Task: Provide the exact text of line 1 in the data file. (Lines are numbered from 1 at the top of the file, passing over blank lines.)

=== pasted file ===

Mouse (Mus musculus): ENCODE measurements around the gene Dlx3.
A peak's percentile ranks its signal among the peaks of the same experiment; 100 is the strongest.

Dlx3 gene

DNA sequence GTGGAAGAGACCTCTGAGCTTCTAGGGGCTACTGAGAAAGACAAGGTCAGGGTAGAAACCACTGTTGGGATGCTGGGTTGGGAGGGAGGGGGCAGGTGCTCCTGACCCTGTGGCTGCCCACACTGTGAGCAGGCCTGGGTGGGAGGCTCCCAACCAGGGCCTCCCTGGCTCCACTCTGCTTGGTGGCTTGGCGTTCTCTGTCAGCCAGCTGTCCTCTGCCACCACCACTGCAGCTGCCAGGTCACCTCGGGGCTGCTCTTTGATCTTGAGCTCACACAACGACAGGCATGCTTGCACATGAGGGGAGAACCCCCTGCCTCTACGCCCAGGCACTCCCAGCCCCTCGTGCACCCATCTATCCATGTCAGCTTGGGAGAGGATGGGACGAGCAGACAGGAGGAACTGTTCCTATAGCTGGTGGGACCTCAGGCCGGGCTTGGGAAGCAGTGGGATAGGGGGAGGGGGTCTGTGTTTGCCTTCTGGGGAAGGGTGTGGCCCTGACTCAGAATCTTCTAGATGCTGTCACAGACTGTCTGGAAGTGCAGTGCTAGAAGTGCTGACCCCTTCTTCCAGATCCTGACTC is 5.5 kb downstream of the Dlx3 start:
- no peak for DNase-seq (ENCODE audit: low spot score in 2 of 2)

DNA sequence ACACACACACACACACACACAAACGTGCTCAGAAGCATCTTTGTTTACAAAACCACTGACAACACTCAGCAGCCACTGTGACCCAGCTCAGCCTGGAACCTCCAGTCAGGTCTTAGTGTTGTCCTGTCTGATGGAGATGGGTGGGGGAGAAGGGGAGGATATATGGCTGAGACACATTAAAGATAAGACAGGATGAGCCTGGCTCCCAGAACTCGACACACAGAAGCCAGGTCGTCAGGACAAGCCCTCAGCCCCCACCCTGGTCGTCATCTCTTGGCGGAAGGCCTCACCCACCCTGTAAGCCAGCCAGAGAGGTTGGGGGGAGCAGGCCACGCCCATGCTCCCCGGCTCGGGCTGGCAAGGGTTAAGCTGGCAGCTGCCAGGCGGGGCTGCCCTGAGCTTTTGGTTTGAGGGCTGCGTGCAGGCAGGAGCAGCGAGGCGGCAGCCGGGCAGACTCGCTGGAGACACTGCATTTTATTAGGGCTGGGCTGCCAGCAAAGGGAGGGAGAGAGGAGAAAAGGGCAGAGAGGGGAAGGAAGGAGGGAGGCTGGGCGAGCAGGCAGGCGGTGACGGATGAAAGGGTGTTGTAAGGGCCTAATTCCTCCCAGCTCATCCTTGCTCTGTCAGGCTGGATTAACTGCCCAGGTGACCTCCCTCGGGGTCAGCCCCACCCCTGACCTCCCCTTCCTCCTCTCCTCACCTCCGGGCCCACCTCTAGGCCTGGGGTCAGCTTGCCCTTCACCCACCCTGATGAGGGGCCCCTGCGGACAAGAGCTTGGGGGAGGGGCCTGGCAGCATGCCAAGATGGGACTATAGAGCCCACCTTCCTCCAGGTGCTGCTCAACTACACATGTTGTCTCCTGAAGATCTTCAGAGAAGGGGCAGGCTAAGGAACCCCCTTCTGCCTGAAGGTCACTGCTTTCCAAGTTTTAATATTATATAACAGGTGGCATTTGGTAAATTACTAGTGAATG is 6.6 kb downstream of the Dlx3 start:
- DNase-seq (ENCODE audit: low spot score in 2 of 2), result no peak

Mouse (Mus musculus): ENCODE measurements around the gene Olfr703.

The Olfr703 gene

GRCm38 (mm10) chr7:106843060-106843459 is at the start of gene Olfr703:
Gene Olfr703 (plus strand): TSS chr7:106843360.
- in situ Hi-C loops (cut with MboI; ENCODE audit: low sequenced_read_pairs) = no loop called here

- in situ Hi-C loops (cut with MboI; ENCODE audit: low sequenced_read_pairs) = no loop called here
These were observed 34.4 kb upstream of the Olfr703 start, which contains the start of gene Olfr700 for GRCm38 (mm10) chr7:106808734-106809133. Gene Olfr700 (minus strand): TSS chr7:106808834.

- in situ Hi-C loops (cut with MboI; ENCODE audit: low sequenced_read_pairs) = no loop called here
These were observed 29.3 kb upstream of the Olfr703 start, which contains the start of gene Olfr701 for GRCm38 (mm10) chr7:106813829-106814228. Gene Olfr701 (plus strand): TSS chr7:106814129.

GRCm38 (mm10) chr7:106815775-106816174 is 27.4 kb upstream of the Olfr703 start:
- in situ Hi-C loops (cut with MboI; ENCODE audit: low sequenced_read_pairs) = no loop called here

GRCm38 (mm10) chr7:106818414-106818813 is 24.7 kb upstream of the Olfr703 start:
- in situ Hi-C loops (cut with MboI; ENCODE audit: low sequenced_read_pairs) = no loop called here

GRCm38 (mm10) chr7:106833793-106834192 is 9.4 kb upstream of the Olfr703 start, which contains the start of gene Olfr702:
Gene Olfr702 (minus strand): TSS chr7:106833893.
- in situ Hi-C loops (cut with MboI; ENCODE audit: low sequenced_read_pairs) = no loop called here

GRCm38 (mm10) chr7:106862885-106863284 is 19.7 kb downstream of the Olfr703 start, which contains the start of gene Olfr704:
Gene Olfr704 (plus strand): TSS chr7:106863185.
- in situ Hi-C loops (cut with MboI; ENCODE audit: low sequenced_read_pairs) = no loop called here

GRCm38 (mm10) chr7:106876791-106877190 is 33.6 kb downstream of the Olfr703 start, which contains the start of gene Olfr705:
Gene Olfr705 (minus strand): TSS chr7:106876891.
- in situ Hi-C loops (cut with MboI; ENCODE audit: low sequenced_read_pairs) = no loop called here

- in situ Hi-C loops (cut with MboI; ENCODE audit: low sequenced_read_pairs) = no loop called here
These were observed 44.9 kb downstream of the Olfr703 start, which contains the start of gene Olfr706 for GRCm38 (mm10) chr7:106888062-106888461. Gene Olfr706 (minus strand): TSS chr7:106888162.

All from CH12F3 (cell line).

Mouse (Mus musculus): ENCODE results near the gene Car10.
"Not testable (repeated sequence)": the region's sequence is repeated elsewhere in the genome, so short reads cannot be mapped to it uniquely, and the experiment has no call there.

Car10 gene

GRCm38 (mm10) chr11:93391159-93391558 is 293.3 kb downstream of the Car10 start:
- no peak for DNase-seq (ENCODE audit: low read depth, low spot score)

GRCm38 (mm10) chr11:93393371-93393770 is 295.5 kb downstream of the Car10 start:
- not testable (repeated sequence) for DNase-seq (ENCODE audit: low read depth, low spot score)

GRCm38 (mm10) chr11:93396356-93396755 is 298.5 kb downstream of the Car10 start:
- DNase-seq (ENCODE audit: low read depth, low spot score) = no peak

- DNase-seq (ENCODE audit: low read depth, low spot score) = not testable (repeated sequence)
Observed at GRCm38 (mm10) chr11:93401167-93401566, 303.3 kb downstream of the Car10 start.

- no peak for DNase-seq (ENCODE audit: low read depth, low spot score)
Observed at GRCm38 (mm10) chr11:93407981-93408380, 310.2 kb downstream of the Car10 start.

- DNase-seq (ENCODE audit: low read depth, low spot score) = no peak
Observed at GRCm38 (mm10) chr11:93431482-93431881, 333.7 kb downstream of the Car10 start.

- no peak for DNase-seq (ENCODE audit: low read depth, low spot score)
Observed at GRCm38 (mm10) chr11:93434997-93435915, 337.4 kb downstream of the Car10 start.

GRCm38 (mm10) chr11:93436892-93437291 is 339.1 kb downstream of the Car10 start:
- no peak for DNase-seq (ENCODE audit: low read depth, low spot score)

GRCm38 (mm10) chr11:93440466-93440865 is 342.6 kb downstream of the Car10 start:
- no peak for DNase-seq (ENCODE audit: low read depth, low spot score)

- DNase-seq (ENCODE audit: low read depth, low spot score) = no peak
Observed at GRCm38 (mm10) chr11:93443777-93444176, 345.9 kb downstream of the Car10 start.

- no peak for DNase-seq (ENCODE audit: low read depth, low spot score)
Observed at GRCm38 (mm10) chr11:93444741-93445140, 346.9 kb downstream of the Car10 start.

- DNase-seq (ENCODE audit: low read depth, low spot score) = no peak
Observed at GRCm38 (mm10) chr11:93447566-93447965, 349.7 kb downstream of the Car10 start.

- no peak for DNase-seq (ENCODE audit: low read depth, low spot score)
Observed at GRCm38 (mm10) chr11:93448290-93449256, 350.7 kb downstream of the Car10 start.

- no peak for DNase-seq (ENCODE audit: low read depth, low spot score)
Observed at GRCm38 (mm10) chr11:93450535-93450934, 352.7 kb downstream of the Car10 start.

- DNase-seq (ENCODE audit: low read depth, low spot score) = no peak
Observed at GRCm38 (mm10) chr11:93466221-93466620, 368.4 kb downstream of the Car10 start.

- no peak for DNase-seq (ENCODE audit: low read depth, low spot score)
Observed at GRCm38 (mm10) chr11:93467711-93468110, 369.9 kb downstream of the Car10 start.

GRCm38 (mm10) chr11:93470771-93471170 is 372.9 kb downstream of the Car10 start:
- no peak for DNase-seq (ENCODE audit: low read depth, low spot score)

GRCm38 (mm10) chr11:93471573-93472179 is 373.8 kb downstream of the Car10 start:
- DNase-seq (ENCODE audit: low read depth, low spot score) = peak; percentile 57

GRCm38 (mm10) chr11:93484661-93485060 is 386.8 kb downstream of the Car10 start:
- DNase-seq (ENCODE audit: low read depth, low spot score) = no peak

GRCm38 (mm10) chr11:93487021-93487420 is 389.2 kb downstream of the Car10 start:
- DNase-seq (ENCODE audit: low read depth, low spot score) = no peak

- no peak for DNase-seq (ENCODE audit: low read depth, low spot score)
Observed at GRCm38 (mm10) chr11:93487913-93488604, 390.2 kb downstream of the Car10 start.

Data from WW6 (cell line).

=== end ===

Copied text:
Mouse (Mus musculus): ENCODE measurements around the gene Dlx3.